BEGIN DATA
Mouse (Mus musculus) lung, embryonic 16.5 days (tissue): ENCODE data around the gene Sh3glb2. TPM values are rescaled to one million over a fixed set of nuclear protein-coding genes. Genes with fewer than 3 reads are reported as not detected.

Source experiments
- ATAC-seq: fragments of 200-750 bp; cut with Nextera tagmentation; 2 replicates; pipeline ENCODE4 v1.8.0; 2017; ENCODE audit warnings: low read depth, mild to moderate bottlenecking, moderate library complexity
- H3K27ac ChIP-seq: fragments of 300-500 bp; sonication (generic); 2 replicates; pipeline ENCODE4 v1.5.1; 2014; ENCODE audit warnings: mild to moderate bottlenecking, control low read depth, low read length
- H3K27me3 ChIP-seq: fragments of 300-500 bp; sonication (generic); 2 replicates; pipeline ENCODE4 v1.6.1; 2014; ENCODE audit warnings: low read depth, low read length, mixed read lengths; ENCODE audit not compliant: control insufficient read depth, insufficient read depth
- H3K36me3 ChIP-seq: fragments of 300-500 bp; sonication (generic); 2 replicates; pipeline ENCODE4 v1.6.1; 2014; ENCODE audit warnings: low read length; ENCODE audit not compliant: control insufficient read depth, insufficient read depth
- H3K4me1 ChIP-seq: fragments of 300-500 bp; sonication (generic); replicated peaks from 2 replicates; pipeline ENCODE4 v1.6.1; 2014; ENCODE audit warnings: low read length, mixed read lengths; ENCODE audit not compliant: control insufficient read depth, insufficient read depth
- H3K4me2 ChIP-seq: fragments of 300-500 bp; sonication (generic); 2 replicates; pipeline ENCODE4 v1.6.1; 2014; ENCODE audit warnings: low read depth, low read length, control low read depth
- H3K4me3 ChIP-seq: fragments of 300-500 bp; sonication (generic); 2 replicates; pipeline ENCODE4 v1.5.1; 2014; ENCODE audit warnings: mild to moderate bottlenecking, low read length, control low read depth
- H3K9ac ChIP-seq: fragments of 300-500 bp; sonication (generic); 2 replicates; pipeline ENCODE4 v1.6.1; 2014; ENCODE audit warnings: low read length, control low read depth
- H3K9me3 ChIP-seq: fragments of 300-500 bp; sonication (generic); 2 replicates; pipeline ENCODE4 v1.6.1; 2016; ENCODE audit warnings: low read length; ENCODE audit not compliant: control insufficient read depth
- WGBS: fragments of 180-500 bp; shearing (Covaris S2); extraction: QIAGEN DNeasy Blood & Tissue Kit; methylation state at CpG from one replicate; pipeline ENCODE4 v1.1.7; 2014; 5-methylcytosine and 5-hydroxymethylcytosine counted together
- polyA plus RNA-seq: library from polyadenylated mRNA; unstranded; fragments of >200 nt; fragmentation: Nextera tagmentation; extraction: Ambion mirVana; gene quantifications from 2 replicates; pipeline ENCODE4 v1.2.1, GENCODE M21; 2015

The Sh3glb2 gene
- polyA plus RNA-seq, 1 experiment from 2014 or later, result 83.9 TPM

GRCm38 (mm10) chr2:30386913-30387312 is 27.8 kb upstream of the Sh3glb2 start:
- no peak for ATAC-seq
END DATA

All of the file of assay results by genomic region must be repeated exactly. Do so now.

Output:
Mouse (Mus musculus) lung, embryonic 16.5 days (tissue): ENCODE data around the gene Sh3glb2. TPM values are rescaled to one million over a fixed set of nuclear protein-coding genes. Genes with fewer than 3 reads are reported as not detected.

Source experiments
- ATAC-seq: fragments of 200-750 bp; cut with Nextera tagmentation; 2 replicates; pipeline ENCODE4 v1.8.0; 2017; ENCODE audit warnings: low read depth, mild to moderate bottlenecking, moderate library complexity
- H3K27ac ChIP-seq: fragments of 300-500 bp; sonication (generic); 2 replicates; pipeline ENCODE4 v1.5.1; 2014; ENCODE audit warnings: mild to moderate bottlenecking, control low read depth, low read length
- H3K27me3 ChIP-seq: fragments of 300-500 bp; sonication (generic); 2 replicates; pipeline ENCODE4 v1.6.1; 2014; ENCODE audit warnings: low read depth, low read length, mixed read lengths; ENCODE audit not compliant: control insufficient read depth, insufficient read depth
- H3K36me3 ChIP-seq: fragments of 300-500 bp; sonication (generic); 2 replicates; pipeline ENCODE4 v1.6.1; 2014; ENCODE audit warnings: low read length; ENCODE audit not compliant: control insufficient read depth, insufficient read depth
- H3K4me1 ChIP-seq: fragments of 300-500 bp; sonication (generic); replicated peaks from 2 replicates; pipeline ENCODE4 v1.6.1; 2014; ENCODE audit warnings: low read length, mixed read lengths; ENCODE audit not compliant: control insufficient read depth, insufficient read depth
- H3K4me2 ChIP-seq: fragments of 300-500 bp; sonication (generic); 2 replicates; pipeline ENCODE4 v1.6.1; 2014; ENCODE audit warnings: low read depth, low read length, control low read depth
- H3K4me3 ChIP-seq: fragments of 300-500 bp; sonication (generic); 2 replicates; pipeline ENCODE4 v1.5.1; 2014; ENCODE audit warnings: mild to moderate bottlenecking, low read length, control low read depth
- H3K9ac ChIP-seq: fragments of 300-500 bp; sonication (generic); 2 replicates; pipeline ENCODE4 v1.6.1; 2014; ENCODE audit warnings: low read length, control low read depth
- H3K9me3 ChIP-seq: fragments of 300-500 bp; sonication (generic); 2 replicates; pipeline ENCODE4 v1.6.1; 2016; ENCODE audit warnings: low read length; ENCODE audit not compliant: control insufficient read depth
- WGBS: fragments of 180-500 bp; shearing (Covaris S2); extraction: QIAGEN DNeasy Blood & Tissue Kit; methylation state at CpG from one replicate; pipeline ENCODE4 v1.1.7; 2014; 5-methylcytosine and 5-hydroxymethylcytosine counted together
- polyA plus RNA-seq: library from polyadenylated mRNA; unstranded; fragments of >200 nt; fragmentation: Nextera tagmentation; extraction: Ambion mirVana; gene quantifications from 2 replicates; pipeline ENCODE4 v1.2.1, GENCODE M21; 2015

The Sh3glb2 gene
- polyA plus RNA-seq, 1 experiment from 2014 or later, result 83.9 TPM

GRCm38 (mm10) chr2:30386913-30387312 is 27.8 kb upstream of the Sh3glb2 start:
- no peak for ATAC-seq